Behavioral and Developmental Pediatrics
Pediatric specialists at The University of Vermont Children's Hospital provide specialized evaluation for children with developmental delays or the potential for neuro-developmental disabilities.
The UVM Children's Hospital provides this care in collaboration with the Child Development Clinic, a program of the Vermont Department of Health/Children with Special Health Care Needs program.
Together with our colleagues, we offer a team approach, coordinating your child's care and working collaboratively with different providers - nurses, social workers, psychologists and other professionals - to meet your child's specific needs.
At The UVM Children's Hospital we treat a range of conditions, including:
Autism or autism spectrum disorder is a neurological disorder that affects a person's ability to communicate and interact with others. It usually appears during the first three years of life. Signs of autism can include a lack or delay in spoken language, repetitive use of language or mannerisms, limited eye contact and little interest in others or social relationships. The severity of autism in children varies widely and its cause is not yet clear.
Intellectual disability refers to problems related to learning and mental function, and usually means a child learns more slowly than other children of the same age. Children with intellectual disabilities also usually have difficulty functioning in areas of daily life, such as communication, self-care and social situations. Intellectual disabilities may be associated with a genetic condition or caused by a head injury or illness. They can range from mild intellectual disability to severe. Many treatments and therapies are available to help children with these disabilities learn and develop.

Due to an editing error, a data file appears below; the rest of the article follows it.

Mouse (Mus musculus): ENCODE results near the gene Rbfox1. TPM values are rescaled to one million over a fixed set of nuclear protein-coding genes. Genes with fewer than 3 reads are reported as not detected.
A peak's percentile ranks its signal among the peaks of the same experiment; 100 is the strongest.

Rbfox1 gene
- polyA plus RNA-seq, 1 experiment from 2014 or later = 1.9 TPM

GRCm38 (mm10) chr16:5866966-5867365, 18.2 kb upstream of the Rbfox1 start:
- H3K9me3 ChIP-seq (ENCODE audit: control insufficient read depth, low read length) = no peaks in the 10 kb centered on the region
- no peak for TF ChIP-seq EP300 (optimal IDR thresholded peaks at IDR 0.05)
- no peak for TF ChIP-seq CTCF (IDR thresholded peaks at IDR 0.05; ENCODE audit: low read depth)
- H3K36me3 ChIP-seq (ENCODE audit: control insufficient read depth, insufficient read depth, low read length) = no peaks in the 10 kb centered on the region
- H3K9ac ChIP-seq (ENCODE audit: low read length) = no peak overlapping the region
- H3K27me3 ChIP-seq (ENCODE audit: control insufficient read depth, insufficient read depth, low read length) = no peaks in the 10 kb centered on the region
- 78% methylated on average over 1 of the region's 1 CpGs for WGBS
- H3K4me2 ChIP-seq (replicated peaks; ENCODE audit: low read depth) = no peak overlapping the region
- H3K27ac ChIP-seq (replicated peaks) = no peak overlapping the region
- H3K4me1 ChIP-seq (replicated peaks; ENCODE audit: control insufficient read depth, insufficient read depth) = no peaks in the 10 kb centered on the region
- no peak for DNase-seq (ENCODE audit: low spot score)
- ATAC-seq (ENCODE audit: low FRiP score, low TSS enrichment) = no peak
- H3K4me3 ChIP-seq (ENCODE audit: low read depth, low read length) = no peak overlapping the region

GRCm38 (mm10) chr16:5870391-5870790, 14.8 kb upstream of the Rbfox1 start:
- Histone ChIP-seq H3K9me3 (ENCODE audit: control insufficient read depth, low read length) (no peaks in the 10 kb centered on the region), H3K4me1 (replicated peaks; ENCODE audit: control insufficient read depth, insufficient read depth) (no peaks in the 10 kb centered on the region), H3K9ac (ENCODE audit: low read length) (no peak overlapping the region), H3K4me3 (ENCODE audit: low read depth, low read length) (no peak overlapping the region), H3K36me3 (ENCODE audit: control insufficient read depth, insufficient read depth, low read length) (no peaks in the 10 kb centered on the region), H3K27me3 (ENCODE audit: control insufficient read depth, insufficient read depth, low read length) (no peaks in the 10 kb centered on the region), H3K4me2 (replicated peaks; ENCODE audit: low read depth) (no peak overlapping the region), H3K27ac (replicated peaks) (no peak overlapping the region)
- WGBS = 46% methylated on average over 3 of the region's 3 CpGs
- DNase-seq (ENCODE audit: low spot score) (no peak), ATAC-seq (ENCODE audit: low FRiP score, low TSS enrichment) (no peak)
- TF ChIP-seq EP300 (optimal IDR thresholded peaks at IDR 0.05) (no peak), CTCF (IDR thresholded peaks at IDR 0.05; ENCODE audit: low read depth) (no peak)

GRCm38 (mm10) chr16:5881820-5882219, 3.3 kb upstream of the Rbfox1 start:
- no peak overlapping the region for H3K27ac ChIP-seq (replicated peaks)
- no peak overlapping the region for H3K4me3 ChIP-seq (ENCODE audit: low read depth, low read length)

Cerebral palsy describes (CP) a group of disorders of the development of movement and posture, causing activity limitation. CP is caused by damage to the motor control centers of the developing brain and can occur during pregnancy, childbirth or after birth up to about age three.
The motor disorders of cerebral palsy are often accompanied by disturbances of sensation, perception, cognition, communication, behavior, by epilepsy, and by secondary musculoskeletal problems.
Complications of Prematurity
Premature babies - defined as babies born more than three weeks before the due date - are at an increased risk of medical and developmental problems. Premature birth complications can include yellowing of the skin, or jaundice, and low blood pressure as well as more severe problems such as trouble breathing, vision difficulties or bleeding in the brain. The risks of premature birth vary depending on how soon a baby is born - with the youngest infants at the greatest risk. Due to advances in the care of sick and premature babies, a wide range of treatments are available to treat complications of prematurity and help these infants live healthy lives.
Other Behavioral and Developmental Services
Children with disabilities who require other subspecialty care receive that care at the Children's Specialty Center. These subspecialties include:
Pediatric Orthopedics and Rehabilitation
Neonatal Medical Follow-up Program
Some condition-specific services are available and operate in collaboration with the Vermont Department of Health/Children with Special Health Care Needs Program.
These services include:
Cerebral Palsy/Orthopedic Clinic
Neonatal Intensive Care Unit (NICU) Developmental Follow-up Program